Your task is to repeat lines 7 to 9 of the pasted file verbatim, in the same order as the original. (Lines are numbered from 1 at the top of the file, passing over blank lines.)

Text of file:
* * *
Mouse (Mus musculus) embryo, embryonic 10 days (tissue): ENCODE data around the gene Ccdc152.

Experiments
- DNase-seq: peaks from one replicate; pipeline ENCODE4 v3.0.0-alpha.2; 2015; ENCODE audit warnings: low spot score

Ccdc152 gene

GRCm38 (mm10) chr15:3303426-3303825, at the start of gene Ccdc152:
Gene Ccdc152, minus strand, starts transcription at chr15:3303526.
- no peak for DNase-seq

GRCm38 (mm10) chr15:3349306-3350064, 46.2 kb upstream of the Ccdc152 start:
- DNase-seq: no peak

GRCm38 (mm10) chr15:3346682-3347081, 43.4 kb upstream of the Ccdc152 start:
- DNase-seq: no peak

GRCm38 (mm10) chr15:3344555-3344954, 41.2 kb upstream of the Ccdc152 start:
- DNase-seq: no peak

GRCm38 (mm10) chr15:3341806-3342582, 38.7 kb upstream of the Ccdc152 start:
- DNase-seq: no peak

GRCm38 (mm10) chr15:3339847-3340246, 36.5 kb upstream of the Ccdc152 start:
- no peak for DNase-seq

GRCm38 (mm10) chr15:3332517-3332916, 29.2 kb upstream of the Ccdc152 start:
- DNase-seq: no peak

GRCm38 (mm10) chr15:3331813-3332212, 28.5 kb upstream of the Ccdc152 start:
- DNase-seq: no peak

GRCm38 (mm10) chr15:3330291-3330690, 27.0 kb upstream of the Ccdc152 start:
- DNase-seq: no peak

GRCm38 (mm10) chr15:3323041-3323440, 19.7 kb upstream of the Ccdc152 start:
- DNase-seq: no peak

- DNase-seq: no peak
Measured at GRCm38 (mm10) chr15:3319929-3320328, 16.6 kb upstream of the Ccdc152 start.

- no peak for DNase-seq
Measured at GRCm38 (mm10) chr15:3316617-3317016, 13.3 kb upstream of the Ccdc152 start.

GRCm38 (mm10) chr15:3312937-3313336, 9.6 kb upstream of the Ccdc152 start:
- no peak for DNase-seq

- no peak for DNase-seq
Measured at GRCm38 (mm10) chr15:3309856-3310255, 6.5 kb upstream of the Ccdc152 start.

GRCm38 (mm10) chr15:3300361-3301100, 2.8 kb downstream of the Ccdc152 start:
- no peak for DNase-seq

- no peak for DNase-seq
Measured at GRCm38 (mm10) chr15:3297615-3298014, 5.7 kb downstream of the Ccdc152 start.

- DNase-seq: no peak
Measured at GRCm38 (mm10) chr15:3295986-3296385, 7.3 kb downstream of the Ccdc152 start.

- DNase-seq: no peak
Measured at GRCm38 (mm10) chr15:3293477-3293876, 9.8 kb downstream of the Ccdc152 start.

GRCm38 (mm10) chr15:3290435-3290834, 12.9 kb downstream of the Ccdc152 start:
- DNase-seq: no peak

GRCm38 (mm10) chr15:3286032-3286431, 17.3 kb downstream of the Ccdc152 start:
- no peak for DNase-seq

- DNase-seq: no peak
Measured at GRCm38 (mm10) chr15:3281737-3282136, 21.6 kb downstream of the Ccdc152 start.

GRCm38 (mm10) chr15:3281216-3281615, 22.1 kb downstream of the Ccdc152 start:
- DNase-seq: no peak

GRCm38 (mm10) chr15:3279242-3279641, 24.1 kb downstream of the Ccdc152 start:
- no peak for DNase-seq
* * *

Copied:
- no peak for DNase-seq

GRCm38 (mm10) chr15:3349306-3350064, 46.2 kb upstream of the Ccdc152 start:
- DNase-seq: no peak